years one of Lebanon's leading busi
ness men and most respected citizens.
In 1884 he was elected County Clerk
of Linn County and served two years.
Mr. Redfield. the lightest one of the
four and the one least expected to
stand privation, is the only one of the
four who remains. He is now 74 years
old. but is hearty and active and looks
much younger than that. The accom
panying photo was taken only a year
ago, when he was 73.
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MISSIONARY BAND FORMED
Students at University of Oregon
Prepare for Foreign Service.
UNIVERSITY OF OREGON. Eu
gene. Nov. 4. (Special.) Fifteen stu
dents of the university have organized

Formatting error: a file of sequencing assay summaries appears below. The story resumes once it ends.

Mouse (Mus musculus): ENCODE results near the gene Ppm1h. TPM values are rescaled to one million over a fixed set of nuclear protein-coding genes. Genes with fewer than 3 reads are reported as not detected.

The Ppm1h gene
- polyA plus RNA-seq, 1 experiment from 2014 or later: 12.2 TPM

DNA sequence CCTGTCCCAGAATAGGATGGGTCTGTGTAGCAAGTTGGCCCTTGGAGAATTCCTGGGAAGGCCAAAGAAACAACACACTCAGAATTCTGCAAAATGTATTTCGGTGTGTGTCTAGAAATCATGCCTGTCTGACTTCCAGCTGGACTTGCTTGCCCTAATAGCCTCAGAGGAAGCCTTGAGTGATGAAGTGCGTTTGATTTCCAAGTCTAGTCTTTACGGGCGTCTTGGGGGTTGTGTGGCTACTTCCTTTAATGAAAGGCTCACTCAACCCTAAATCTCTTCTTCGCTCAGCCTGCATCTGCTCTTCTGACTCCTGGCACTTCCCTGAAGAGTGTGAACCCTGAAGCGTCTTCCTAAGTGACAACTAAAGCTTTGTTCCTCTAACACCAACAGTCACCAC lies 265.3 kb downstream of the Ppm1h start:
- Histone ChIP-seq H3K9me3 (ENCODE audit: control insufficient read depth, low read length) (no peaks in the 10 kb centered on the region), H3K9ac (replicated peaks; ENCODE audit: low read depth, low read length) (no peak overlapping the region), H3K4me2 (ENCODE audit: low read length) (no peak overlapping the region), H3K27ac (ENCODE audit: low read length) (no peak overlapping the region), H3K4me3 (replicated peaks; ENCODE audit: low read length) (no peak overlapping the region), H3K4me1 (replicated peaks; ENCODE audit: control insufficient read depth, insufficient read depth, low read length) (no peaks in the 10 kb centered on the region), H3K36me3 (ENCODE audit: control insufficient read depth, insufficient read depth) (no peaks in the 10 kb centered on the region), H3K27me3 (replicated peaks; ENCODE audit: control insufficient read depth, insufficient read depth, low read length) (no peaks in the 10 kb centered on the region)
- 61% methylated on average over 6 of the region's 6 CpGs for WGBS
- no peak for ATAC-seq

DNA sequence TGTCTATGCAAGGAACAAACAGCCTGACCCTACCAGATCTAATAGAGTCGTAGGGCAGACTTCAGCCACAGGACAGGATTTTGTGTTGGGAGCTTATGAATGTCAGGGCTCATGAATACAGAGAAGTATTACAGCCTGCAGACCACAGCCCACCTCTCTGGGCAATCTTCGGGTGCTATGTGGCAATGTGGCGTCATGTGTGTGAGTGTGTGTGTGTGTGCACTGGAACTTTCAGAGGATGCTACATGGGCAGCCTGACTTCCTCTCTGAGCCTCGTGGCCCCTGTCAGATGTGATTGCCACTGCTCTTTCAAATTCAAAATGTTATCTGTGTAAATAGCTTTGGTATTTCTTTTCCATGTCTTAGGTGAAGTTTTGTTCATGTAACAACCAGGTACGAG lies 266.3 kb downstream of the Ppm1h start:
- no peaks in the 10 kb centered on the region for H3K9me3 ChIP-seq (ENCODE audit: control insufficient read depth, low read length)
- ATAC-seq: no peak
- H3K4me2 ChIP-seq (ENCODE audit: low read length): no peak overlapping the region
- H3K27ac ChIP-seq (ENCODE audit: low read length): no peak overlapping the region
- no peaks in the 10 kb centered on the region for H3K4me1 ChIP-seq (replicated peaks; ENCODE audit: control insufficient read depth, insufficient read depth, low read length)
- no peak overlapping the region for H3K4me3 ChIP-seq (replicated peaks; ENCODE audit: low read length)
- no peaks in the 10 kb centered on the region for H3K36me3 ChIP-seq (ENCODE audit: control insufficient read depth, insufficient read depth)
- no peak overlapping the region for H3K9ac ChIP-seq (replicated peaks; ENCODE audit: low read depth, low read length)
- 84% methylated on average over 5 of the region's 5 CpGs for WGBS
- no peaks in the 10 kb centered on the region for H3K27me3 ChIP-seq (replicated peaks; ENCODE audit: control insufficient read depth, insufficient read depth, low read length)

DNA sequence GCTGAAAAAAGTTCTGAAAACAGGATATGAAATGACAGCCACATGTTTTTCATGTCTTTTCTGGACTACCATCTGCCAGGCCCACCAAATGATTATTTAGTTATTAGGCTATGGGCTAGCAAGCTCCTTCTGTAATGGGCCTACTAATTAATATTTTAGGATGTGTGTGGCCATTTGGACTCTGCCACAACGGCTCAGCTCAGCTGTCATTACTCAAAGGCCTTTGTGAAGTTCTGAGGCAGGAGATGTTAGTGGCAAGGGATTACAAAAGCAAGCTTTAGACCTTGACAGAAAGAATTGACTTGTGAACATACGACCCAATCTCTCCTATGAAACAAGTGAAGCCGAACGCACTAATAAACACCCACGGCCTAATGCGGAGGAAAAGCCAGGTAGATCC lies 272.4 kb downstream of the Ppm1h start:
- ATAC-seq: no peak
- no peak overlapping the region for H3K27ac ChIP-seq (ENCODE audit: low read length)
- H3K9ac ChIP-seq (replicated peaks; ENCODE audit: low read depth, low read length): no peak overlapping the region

a "Volunteer Band" for the purpose of
studying religious conditions in foreign
countries. It Is the aim of these stu
oents to finish their university . work
and then go to some foreign country
to aid in religious work.
The members of the organization are
Heln Brejit9n. '19. of Engene: John
Black, '17, of Portland, wl'.l enter the edu
cational field: Aldls Webb, special student
of Lr Angelex. ministry. Jam's MeCallum,
'17, Eugene, ministry; Harold Humbert, poet
No. 50 on Official Ballot
JOHN P. KAVANAUGH
Department No. 1
graduate Eugene, educational work: Clinton
all Scott. ' 'Is, KprlnBflcld, undeeld.-d:
rtirlfA V0lla ane.lnl ....Hon. U n . . .
undecided; Mae Harbort. '17. Sprinuf lel'd. ed
ucational; Raymond Haualer, "18, Portland,
medical; Bal lard Wright, "18. Le.- laton,
Idaho, educational; Paul SnanKler. '!!, Eu-
medical: Klchard Tbompson '20, Portland,
Place, Or., undecided.
WOMAN'S PLEA IS EARNEST
Mrs. A. II. Grattis Wins Cheballs
Audience Wltli Hnglies Speech.
CHEHALIS, "Wash., Nov. 4. (Spe
cial.) Mrs. Allen 1L Grattis. of Se
attle, speaking here last night under
tne auspices of the Hughes Alliance